A Reflection on Resources
During this week, we reflected on the lesson plans introduced in the book used by the author her classroom. .As a whole group, we liked the emphasis on dialogue and narrative works because it encapsulates the students’ home language and culture. Relating the book and its offered practices to other resources and standards gave us an interesting view on activity application in the classroom. Activities utilized in curriculum have to fit with the relatively new Common Core Standards.
One of the more relevant activities the author used in her classroom includes analysis of perpetuated stereotyped in child-geared media. Disney movies took the focus in this activity. One example of a stereotype embedded in Disney movies is the idea that the female characters are actually damsels in distress. The author’s students really got into this activity because it allowed them to analyze things that they were exposed to from a young age.
Melissa really enjoyed reading about the tea party activity which consists of students coming up with descriptions of characters and then brainstorm how they would interact with them at a tea party. She made this activity a part of the lesson planning in our Curriculum bubble map assignment. The example the author included was for the idea Their Eyes Were Watching God. With the cultural differences, students would interact in distinct manners reflective of their own culture.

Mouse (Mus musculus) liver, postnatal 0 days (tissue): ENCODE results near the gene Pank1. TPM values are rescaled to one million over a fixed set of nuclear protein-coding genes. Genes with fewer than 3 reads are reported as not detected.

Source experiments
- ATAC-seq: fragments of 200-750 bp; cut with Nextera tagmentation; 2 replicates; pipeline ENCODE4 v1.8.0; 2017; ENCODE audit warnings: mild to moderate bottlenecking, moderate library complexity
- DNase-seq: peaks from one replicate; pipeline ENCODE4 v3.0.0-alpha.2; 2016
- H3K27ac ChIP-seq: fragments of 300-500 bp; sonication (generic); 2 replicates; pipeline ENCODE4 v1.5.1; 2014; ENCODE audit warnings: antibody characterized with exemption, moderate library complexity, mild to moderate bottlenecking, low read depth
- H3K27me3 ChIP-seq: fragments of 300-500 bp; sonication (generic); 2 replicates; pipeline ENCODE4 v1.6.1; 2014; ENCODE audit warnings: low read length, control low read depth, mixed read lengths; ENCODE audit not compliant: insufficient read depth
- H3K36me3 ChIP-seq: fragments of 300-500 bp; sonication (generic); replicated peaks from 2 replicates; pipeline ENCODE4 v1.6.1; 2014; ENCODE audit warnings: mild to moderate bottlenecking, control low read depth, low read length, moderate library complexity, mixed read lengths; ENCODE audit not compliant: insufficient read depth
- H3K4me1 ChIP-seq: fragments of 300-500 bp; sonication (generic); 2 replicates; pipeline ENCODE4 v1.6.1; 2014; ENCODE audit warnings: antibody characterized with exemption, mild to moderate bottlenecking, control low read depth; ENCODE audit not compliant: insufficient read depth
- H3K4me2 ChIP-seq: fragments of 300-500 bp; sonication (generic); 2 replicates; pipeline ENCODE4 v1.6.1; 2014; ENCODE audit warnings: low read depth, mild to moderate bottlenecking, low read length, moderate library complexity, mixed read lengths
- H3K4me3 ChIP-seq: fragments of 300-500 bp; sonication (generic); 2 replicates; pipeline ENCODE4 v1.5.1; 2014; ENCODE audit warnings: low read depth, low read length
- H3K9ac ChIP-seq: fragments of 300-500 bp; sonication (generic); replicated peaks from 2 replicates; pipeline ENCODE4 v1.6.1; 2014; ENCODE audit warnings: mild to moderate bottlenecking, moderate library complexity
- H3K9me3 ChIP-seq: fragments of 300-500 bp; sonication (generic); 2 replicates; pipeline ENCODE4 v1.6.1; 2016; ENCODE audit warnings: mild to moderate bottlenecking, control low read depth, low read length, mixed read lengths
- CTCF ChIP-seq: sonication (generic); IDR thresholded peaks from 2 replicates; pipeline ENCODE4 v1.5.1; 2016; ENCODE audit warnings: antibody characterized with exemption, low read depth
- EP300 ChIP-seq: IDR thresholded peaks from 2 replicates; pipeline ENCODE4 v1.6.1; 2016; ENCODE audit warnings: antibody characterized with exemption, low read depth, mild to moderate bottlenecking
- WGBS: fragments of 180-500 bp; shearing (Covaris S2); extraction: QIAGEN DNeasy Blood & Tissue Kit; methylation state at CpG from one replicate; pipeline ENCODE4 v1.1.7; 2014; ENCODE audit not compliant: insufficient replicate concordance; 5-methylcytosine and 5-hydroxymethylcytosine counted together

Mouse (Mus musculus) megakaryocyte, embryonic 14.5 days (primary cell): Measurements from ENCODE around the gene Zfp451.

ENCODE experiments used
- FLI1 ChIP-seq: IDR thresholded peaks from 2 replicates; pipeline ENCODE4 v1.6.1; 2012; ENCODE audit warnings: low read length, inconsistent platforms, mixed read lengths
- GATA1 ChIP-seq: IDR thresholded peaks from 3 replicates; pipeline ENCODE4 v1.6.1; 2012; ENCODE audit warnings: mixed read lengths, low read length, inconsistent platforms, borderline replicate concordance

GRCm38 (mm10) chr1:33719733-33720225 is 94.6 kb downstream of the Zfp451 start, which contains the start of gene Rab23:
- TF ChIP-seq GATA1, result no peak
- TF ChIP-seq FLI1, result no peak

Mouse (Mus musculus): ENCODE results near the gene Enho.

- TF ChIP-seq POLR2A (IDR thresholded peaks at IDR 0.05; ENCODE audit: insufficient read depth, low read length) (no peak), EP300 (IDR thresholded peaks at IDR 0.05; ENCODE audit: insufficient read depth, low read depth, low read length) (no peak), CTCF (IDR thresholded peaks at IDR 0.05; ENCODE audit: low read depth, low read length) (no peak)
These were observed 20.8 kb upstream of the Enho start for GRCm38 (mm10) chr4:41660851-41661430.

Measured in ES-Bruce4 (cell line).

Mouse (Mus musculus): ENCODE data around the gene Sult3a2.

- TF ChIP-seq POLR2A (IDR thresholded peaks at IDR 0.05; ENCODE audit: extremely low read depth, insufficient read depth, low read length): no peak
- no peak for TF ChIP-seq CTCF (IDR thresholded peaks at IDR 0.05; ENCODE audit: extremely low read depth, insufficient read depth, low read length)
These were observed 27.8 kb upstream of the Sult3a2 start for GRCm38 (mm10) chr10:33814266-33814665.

Hannah wished that the author discussed more about how she graded her students. Although she focused on the activities and their implement in the class, she did not address how she evaluated the activities that they completed in class.
Reflecting on the author’s practices allowed me to predict what I may use in my future classroom. I love the idea of using real-world examples in my classroom, such as comparing Disney movies to characterization and stereotypes in media, because it provides a relatable instance for kids to learn. I don’t know if I necessarily would use all of these methods in my classroom, as I will be in an elementary classroom for my career. However, the students in middle and secondary grade levels will benefit from these practices.